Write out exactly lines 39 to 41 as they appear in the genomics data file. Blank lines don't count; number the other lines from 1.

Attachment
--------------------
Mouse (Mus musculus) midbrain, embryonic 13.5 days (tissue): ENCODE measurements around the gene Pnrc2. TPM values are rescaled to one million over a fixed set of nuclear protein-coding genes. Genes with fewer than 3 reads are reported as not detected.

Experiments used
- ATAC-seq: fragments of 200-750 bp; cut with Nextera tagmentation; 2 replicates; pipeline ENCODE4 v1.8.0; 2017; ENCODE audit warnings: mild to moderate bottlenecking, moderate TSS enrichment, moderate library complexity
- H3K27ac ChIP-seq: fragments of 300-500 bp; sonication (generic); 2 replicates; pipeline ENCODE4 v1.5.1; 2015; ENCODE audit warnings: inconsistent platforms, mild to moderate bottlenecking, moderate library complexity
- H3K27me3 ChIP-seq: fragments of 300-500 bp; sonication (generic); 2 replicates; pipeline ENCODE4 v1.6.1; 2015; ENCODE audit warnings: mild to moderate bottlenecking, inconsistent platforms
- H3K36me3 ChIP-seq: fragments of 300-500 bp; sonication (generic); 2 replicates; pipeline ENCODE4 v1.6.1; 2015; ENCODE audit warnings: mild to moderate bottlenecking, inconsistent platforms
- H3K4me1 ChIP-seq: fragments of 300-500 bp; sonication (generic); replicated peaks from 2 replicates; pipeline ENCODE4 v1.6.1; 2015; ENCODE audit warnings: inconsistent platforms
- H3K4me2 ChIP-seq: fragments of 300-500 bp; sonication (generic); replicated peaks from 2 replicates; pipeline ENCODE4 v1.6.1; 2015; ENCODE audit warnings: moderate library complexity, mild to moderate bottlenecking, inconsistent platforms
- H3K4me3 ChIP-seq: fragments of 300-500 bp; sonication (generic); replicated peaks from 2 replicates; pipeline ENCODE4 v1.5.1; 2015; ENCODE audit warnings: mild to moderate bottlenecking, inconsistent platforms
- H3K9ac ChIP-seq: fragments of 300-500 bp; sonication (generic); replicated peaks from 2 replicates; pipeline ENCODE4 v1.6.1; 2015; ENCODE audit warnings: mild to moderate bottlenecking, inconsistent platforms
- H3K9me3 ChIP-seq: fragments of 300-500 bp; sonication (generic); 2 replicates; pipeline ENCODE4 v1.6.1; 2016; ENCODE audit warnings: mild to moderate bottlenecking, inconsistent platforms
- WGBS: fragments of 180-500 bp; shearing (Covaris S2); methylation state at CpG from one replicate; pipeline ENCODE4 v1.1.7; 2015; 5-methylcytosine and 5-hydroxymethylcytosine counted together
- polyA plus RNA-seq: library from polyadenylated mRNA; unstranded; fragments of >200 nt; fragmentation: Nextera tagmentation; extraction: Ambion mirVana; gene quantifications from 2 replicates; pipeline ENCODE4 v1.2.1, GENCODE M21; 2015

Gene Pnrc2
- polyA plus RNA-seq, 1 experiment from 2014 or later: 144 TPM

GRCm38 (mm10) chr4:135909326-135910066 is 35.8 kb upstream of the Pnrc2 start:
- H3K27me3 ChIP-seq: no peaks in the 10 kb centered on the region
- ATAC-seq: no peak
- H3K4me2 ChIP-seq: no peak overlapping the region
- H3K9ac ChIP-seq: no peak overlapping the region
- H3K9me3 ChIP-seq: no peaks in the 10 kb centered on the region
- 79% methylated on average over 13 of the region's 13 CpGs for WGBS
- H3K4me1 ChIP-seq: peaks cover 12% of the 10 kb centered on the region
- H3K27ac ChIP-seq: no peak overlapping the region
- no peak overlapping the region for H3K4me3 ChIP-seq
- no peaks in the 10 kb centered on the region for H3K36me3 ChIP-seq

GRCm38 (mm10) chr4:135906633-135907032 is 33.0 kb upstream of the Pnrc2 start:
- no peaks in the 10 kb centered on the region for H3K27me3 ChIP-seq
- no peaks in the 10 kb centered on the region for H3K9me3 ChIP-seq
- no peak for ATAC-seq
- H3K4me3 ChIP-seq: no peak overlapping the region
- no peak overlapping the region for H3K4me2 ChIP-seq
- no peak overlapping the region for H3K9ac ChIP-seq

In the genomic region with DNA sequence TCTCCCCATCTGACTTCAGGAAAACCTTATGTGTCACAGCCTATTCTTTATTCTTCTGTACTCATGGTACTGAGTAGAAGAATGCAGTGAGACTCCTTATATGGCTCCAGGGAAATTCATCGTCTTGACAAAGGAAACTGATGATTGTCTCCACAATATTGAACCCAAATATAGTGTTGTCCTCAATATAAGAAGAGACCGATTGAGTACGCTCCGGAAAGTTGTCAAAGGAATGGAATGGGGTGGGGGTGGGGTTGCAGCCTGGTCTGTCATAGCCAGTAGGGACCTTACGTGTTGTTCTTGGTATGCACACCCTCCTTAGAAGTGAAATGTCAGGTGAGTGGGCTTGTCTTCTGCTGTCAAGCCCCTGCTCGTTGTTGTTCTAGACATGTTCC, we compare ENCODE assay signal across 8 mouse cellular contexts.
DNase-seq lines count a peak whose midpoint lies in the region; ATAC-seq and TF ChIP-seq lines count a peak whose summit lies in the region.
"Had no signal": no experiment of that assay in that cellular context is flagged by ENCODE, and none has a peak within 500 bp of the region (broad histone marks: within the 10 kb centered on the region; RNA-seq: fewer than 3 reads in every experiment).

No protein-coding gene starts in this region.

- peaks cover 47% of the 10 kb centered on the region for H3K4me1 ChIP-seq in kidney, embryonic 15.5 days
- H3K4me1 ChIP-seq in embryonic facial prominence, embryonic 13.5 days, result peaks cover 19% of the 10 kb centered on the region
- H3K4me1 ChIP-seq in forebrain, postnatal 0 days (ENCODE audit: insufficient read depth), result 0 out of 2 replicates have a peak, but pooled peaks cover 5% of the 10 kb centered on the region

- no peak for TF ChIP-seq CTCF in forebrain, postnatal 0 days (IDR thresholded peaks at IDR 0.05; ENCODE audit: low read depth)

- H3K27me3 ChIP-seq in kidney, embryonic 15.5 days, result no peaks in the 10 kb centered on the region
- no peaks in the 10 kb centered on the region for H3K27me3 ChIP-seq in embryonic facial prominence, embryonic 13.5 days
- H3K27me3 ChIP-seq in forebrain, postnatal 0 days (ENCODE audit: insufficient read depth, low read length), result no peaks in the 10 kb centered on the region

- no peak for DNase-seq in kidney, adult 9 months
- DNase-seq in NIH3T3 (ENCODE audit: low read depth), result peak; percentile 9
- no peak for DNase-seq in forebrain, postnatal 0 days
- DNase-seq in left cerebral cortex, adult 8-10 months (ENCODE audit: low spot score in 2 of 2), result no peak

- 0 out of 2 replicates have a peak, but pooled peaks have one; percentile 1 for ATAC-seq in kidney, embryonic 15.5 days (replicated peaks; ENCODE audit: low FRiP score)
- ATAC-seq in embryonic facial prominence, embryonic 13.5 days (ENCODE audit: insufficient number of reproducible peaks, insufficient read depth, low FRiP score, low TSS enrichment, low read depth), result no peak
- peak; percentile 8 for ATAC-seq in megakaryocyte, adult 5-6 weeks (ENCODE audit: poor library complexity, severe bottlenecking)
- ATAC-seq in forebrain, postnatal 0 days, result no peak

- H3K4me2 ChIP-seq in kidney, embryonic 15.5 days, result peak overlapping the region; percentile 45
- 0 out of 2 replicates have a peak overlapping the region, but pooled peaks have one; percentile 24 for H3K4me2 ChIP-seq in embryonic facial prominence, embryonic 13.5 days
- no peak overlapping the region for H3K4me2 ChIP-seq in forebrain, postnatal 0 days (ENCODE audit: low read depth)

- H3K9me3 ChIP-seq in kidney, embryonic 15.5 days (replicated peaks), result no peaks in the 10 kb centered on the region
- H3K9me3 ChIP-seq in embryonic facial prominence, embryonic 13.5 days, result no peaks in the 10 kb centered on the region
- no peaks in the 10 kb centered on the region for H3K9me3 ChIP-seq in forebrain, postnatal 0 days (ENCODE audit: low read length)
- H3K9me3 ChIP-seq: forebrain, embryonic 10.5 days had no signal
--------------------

- H3K4me1 ChIP-seq in embryonic facial prominence, embryonic 13.5 days, result peaks cover 19% of the 10 kb centered on the region
- H3K4me1 ChIP-seq in forebrain, postnatal 0 days (ENCODE audit: insufficient read depth), result 0 out of 2 replicates have a peak, but pooled peaks cover 5% of the 10 kb centered on the region

- no peak for TF ChIP-seq CTCF in forebrain, postnatal 0 days (IDR thresholded peaks at IDR 0.05; ENCODE audit: low read depth)